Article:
In the description that follows, a sub-channel (SC) is an OFDMA time-frequency slot. The carrier-to-interference and noise ratio (CINR) parameter is periodically reported by each mobile station on all sub-channels. Each mobile station measures the CINR parameter based on a pilot signal transmitted by BS 300 on a fixed power for each sub-channel. The signal-to-interference plus noise ratio (SINR) parameter represents the quality of the received data channel at the mobile station. The SINR and CINR parameter are related by the equation:
SINR=CINR*AssignedBSPower*BeamformingGain.  [Eqn. 1]

Additionally, multi-user diversity gain (MUDG) is a selection diversity gain achieved by allocating resources to the mobile stations that can most efficiently use the resources, based on the channel conditions, as indicated by the CINR in general. The SNR parameter represents the signal-to-noise ratio and the SIR parameter represents the signal-to-interference ratio. In the description that follows, it is assumed that 1) full transmit power is used at all times and 2) BS 300 has a full buffer for all mobile stations.

Base station 300 communicates simultaneously with K mobile stations. In a time-division duplexing (TDD) system, the reverse link spatial channels are identical to the forward link spatial channels and may be estimated by base station 300. The spatial channel (or spatial signature) from BS 300 to the kth mobile station is represented by a column vector, a k. Each of the elements in the spatial signature a k is a complex scalar value associated with one of the antenna elements in antenna array 255. For example, if there are four antenna elements, the spatial signature a k for MS(1) is the column vector [a11 a12 a13 a14]T, where a11, a12, a13, and a14 are complex scalar values that define the beam that transmits to MS(1). The spatial signature a k is normalized such that the second norm of ak is one (∥ak∥=1), for all k. Each mobile station reports to BS 300 CINR measurements for each sub-channel based on a pilot signal transmitted at a known and fixed power and over a wide beam.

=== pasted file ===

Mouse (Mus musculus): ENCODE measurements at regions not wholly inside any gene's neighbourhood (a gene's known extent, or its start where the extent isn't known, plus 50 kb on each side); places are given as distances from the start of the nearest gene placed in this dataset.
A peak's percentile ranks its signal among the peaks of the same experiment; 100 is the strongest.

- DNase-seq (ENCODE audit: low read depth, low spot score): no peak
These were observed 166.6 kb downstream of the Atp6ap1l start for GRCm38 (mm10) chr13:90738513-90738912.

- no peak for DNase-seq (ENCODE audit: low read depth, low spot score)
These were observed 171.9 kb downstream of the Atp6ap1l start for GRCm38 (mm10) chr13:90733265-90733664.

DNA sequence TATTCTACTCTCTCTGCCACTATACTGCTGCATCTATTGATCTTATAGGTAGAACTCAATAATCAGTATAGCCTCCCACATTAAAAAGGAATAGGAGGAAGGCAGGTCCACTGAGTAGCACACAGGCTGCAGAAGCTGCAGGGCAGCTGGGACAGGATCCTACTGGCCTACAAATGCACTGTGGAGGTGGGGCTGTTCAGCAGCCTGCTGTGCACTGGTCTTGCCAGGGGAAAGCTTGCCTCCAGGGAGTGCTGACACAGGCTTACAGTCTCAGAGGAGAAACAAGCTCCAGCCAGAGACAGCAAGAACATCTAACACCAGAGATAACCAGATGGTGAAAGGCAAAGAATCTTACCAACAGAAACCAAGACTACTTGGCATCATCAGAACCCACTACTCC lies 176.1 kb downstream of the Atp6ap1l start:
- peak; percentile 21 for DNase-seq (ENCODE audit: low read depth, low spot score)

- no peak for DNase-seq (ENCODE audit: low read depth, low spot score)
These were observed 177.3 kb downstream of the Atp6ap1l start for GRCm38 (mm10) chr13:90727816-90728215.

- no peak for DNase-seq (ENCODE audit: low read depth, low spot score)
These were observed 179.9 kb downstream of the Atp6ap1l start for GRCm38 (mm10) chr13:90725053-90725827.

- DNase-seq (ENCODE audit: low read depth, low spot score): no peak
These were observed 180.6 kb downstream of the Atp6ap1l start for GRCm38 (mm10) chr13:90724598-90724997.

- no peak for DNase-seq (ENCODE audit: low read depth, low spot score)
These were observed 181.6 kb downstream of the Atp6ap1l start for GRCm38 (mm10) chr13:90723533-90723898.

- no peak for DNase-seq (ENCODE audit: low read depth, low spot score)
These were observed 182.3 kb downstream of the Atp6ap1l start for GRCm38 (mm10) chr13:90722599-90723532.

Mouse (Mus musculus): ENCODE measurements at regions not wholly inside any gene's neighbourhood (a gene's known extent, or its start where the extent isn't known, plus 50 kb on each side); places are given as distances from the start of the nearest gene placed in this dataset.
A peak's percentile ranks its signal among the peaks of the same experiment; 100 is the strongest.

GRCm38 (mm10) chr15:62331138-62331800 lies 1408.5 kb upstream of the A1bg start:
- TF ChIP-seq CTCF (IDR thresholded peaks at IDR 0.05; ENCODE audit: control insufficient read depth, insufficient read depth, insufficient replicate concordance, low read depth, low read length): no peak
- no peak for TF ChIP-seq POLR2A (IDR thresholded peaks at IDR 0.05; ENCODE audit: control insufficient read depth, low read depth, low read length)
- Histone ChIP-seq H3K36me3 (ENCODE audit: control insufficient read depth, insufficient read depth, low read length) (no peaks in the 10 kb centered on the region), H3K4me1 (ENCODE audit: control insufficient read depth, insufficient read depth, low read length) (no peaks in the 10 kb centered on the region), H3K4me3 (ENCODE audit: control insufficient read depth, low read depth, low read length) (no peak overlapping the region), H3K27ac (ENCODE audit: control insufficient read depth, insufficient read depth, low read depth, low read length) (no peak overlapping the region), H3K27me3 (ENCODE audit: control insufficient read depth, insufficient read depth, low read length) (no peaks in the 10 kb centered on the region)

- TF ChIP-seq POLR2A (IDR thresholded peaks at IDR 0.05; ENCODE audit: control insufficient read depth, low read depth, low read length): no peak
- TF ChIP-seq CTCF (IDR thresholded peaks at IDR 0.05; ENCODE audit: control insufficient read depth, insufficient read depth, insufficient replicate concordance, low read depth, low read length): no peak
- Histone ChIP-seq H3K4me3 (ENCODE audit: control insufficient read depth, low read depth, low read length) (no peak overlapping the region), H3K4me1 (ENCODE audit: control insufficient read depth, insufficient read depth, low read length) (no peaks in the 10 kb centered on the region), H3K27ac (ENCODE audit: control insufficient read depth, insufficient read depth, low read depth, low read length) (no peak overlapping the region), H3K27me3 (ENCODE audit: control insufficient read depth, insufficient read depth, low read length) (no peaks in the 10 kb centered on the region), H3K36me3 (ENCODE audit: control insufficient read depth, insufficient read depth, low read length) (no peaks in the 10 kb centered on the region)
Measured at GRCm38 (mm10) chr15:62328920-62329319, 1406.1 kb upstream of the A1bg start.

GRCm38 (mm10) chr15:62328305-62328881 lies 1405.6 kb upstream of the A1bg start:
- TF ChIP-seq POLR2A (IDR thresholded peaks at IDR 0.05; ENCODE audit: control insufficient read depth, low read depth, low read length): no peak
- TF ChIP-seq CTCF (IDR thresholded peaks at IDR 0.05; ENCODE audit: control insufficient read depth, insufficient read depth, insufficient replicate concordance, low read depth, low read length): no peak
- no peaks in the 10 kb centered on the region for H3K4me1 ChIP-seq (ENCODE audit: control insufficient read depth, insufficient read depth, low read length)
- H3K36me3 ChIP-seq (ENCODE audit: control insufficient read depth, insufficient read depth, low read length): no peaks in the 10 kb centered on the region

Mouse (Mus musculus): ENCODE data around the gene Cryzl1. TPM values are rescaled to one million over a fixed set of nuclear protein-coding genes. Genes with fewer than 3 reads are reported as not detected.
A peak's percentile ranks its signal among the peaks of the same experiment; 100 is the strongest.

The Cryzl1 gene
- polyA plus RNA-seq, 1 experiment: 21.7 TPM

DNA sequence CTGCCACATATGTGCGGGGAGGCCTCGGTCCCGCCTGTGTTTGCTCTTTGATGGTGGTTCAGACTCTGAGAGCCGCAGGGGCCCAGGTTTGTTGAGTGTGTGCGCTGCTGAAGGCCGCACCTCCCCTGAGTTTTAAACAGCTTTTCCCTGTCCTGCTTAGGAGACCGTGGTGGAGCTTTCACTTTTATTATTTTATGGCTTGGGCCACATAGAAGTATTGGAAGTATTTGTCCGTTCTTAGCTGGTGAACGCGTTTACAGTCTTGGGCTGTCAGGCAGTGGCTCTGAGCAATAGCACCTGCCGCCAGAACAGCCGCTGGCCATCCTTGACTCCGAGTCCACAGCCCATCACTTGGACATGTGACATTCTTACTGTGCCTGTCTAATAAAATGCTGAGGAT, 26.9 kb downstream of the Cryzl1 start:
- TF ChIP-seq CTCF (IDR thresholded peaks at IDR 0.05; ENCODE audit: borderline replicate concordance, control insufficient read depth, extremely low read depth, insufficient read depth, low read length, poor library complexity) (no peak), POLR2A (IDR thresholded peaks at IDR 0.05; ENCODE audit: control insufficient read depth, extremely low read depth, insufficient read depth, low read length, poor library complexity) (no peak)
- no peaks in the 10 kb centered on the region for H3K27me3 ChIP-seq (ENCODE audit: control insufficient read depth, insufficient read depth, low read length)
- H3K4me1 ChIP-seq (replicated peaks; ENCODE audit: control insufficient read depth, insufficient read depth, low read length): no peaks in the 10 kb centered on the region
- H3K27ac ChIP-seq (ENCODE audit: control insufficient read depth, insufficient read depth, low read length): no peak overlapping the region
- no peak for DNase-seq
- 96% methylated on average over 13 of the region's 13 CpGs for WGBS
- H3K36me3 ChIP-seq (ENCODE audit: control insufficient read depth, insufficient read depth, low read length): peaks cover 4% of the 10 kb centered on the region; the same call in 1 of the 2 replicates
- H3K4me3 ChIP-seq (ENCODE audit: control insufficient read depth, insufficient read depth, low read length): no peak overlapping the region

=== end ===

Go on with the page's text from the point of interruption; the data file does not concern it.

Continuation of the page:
SDMA scheduling controller 260 is able to transmit to two separate mobile stations in the same time-frequency slot (i.e., the same sub-channel) provided the two mobile stations have spatial signatures that are uncorrelated (i.e., the mobile stations are spatially separated by a minimum distance). Two spatial signatures are uncorrelated if:
a i H a k∥≦β, ∀i≠k.  [Eqn. 2]
where β is a predetermined threshold value. The value a i H is the conjugate Hermitian transpose vector associated with spatial signature a k. When Equation 2 is true, the mobile station, MS(i), may re-use the time-frequency slot assigned to MS(k).

In an advantageous embodiment of the present invention, SDMA scheduling controller 260 uses the proportional fair scheduling (PRF) algorithm. SDMA scheduling controller 260 implements a two-step approach to resource allocation. First, SDMA scheduling controller 260 schedules sub-channels to mobile stations. Second, SDMA scheduling controller 260 performs optimal power allocation over the sub-channels.

The algorithm implemented by SDMA scheduling controller 260 maximizes the total base station throughput, while allowing a relative fair sharing of the channel resources. The proportional fair scheduling algorithm is described in the Jalali reference cited above (i.e., “Data Throughput Of CDMA-HDR—A High Efficiency Data Rate Personal Communication Wireless System”). The Jalali reference independently assigned a time slot (in a TDMA system) to a mobile station, MS(k), based on the following maximum priority criteria:

MS ( k ) = arg k max [ V ( k ) T ( k ) α ] , [ Eqn . 3 ]
where V(k) is the maximum supportable rate for the kth mobile station during the current slot, T(k) is the average throughput rate of the kth mobile station, and α is a fairness variable between 0 and infinity.